Similarly, in some ways the disability arts community may also represent a collective of individuals. Unlike DIY feminism however, disability arts movements still maintain some identity boundaries by relegating nondisabled people to the margins where they sometimes participate as supporting performers, organizers and most often spectators. Overall, arts movements maintain some form of disability identity and suggest that this identity is 'real' but also constructed. They acknowledge that individuals can share experiences of disability while also expressing highly individual (and perhaps conflicting) interpretations of these experiences.

It is time for political disability movements to harness the creativity, complexity and ambiguity of the collective of individuals approach in traditional advocacy tactics, particularly around direct funding. This does not mean abandoning direct funding completely or Independent Living in general, but rather expanding advocacy requests and goals. Movements could advocate for other interdependent, community models of care alongside models that privilege the value of independence, advocate with attendants around workers rights, and strive to eliminate all forms of oppression that both disabled people and care workers may encounter in personal assistant scenarios. Contrary to the assumption that diversity and complexity will divide the movement, I believe that like DIY feminism, it will allow for more disabled people to relate to and identify with the movement, and contribute to improving the daily lives of disabled people in concrete ways.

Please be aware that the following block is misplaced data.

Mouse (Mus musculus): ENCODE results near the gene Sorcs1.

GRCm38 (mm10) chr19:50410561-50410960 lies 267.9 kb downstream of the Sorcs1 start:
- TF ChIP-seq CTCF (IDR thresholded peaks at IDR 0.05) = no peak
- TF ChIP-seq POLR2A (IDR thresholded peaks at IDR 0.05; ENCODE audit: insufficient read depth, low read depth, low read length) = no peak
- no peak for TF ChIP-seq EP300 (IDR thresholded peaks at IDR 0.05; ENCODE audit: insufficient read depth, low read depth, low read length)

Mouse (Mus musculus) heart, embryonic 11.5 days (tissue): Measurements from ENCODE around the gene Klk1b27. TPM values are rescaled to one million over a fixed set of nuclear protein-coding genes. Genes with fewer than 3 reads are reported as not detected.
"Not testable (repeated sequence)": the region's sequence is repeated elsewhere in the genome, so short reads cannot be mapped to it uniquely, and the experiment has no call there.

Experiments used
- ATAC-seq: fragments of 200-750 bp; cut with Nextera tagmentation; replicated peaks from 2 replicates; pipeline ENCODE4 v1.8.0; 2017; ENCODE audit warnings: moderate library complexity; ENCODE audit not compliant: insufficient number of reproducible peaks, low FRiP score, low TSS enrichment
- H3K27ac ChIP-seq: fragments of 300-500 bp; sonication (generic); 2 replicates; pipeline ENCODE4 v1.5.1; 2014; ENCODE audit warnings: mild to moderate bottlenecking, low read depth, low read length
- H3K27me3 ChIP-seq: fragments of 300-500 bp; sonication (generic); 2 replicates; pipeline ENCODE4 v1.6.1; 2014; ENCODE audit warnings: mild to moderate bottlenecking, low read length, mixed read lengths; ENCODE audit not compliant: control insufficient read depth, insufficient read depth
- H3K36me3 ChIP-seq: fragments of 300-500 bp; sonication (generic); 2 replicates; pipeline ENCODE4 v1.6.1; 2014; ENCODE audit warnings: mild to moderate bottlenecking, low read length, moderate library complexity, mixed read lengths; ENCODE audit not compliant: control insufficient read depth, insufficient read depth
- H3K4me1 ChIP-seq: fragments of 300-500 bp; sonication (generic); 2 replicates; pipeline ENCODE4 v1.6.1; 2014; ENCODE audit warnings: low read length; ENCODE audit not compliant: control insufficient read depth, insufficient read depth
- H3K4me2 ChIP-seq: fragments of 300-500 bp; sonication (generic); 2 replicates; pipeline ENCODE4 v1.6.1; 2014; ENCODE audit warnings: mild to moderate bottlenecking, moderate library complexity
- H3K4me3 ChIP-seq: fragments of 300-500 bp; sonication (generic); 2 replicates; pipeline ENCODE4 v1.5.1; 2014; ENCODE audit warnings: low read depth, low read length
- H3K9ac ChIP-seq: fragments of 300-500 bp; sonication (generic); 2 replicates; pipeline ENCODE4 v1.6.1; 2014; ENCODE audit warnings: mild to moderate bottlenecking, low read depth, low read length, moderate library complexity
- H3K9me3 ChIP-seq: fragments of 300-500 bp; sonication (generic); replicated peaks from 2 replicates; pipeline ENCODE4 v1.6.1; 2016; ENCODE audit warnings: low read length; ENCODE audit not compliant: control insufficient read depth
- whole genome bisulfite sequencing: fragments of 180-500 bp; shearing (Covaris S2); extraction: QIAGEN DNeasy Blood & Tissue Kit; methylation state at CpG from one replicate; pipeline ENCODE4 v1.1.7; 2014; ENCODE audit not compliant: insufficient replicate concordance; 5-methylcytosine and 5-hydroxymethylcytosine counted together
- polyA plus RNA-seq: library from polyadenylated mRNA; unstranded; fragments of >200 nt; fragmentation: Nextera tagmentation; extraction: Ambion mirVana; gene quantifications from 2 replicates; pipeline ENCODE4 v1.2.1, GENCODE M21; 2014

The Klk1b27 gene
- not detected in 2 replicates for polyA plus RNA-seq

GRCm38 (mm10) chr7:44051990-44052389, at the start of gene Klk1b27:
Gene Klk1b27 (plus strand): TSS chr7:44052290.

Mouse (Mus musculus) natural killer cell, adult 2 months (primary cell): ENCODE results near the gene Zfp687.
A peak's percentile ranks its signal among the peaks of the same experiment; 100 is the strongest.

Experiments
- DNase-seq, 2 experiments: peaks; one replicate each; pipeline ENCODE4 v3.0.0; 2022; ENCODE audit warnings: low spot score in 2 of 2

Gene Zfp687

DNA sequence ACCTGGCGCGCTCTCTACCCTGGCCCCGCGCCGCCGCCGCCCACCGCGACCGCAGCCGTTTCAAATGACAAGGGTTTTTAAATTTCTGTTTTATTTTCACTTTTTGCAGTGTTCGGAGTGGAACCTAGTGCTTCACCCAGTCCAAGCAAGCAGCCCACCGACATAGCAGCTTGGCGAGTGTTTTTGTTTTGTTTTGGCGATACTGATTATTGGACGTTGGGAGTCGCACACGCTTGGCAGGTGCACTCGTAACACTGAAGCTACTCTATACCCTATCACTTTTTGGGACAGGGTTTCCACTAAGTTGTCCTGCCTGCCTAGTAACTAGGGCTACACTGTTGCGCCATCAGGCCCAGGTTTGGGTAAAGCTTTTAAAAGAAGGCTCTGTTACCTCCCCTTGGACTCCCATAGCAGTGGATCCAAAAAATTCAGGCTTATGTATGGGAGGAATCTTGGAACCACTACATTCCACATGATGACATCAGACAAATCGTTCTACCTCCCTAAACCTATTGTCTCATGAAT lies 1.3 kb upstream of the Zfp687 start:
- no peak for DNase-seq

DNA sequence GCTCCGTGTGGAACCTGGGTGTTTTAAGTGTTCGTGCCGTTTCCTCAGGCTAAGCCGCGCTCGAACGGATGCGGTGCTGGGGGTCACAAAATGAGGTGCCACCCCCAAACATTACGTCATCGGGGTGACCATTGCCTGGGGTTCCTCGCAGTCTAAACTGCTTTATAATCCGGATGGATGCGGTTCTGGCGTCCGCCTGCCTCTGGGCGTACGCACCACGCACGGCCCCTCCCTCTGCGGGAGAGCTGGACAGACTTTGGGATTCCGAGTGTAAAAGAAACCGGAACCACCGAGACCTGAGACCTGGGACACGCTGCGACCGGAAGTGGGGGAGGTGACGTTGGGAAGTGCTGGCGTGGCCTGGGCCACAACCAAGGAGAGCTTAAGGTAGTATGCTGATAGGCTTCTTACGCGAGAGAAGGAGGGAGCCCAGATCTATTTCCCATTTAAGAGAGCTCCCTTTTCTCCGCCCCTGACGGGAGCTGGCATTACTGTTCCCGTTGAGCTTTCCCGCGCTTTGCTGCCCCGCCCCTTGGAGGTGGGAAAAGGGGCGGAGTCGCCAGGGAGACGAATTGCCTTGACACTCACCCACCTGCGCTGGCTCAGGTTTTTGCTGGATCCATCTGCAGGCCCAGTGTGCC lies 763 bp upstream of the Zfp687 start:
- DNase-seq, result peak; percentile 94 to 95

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  1. Many authors explore and debate questions of language and definitions in their work on disability (e.g. Hillyer, 1999; Shakespeare, 2006; Titchkosky, 2003). Most of these discussions explore to what extent disability is socially constructed, the power of naming, and if disability is central or marginal to one's personal identity and experiences. As such, since there is clearly no consensus either regionally, within the movement, or within academia on what terms are the most 'accurate' representation, I will use both of the most widely accepted terms, that is "people with disabilities" and "disabled people." This ambiguity is important to the main argument, as I will demonstrate it is not always necessary to clearly support one 'side' over another.